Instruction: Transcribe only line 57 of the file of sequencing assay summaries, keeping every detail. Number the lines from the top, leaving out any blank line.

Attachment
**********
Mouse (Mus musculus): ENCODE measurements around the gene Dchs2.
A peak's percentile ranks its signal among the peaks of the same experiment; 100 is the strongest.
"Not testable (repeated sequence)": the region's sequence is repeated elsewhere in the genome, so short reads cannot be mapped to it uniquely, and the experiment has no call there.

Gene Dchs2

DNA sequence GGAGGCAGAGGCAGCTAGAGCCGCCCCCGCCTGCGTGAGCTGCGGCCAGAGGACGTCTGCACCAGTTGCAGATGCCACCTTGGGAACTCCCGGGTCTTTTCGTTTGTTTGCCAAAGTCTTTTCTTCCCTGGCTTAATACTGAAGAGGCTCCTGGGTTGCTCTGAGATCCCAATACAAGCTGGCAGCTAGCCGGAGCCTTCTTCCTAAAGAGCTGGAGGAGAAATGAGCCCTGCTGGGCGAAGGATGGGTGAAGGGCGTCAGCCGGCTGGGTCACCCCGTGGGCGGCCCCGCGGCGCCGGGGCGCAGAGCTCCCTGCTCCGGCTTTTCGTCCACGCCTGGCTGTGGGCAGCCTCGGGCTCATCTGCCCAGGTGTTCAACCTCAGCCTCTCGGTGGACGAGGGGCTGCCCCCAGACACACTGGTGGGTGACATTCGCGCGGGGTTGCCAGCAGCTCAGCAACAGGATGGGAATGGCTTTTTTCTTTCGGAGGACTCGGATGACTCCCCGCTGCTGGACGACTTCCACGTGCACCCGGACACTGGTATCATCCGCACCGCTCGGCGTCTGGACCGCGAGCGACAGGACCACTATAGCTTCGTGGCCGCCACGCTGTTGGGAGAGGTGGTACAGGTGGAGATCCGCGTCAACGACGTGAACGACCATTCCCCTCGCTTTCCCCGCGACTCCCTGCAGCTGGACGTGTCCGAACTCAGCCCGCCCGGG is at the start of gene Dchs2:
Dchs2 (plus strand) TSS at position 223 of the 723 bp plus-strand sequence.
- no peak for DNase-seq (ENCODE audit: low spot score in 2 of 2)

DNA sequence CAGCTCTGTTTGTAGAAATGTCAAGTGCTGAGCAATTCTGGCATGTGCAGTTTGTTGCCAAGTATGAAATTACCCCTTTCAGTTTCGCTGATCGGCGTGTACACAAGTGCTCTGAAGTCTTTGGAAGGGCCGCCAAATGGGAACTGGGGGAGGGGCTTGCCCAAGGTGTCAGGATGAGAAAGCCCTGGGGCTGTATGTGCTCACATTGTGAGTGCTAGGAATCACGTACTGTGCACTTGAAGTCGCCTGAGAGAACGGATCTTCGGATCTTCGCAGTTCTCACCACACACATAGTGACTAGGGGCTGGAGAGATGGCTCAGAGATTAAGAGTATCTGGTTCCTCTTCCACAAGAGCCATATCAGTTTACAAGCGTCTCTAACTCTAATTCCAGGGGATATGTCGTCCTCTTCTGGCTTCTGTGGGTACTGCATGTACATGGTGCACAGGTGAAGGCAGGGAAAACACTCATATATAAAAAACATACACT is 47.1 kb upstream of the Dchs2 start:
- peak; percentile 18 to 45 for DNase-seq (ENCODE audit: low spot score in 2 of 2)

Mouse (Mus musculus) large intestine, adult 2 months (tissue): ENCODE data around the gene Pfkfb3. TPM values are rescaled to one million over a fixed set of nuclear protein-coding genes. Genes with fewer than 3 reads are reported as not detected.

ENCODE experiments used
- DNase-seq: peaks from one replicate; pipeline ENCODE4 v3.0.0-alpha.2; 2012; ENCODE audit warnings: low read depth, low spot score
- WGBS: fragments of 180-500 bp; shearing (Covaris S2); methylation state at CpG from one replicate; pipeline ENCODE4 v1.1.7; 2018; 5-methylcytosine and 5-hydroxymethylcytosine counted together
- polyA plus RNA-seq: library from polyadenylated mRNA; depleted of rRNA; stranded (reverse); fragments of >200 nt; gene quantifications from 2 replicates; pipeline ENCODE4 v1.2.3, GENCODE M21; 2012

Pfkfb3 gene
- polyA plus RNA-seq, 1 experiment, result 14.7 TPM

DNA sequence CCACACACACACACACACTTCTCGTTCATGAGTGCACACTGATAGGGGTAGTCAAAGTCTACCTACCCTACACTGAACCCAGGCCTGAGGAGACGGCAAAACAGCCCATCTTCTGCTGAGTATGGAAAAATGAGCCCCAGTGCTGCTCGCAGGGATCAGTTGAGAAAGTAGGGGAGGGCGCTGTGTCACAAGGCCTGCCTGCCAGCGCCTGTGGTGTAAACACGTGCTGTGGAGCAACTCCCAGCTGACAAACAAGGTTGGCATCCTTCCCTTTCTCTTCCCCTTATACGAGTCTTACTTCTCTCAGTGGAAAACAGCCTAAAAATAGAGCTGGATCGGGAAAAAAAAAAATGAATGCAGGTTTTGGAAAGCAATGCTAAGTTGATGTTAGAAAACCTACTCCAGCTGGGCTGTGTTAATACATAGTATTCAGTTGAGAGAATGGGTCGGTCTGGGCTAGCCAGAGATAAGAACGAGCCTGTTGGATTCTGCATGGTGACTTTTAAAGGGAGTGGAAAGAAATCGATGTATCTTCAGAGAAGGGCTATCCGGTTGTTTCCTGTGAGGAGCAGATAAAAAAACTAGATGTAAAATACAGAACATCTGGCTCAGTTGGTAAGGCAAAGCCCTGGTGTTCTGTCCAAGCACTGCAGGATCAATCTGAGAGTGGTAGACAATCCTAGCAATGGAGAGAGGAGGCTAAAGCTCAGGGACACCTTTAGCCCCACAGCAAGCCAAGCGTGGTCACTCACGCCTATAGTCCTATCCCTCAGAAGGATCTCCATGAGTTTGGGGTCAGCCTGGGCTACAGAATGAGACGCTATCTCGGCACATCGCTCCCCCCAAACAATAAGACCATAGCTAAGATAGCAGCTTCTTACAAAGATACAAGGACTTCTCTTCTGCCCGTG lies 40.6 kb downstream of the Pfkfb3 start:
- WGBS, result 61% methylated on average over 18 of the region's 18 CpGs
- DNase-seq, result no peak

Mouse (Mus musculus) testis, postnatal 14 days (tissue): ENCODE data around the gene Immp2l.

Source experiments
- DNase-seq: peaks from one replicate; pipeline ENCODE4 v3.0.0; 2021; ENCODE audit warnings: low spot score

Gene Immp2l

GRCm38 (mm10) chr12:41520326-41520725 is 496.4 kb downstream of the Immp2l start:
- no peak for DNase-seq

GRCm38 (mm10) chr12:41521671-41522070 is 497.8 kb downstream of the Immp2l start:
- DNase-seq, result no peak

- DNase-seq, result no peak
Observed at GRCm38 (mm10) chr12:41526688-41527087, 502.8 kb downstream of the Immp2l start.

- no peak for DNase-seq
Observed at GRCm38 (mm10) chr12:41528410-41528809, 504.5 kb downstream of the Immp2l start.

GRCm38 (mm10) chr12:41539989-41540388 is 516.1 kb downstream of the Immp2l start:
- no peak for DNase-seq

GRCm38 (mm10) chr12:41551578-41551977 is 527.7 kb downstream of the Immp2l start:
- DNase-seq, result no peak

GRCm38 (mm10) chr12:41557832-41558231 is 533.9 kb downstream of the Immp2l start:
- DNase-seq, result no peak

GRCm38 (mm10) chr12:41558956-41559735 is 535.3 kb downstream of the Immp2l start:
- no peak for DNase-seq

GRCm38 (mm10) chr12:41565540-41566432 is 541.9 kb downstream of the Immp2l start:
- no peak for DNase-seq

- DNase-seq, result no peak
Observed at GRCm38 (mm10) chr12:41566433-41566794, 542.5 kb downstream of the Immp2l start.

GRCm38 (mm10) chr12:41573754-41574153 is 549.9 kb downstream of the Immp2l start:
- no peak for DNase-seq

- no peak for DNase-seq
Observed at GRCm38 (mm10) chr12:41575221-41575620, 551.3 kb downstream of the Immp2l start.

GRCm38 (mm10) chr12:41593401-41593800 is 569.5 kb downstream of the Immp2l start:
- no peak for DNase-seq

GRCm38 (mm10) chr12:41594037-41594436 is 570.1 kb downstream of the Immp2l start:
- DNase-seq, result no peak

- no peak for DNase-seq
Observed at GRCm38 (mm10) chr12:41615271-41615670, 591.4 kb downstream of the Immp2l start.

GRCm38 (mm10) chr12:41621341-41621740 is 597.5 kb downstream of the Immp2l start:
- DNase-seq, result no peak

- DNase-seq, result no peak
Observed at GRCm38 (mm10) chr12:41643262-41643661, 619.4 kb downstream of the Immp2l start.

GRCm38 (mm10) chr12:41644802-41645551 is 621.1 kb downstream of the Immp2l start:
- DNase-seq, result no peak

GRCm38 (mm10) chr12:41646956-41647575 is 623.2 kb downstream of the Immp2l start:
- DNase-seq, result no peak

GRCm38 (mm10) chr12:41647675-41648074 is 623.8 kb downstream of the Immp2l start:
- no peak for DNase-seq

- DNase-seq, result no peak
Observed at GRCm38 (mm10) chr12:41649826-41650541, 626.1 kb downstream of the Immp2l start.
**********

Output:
Observed at GRCm38 (mm10) chr12:41643262-41643661, 619.4 kb downstream of the Immp2l start.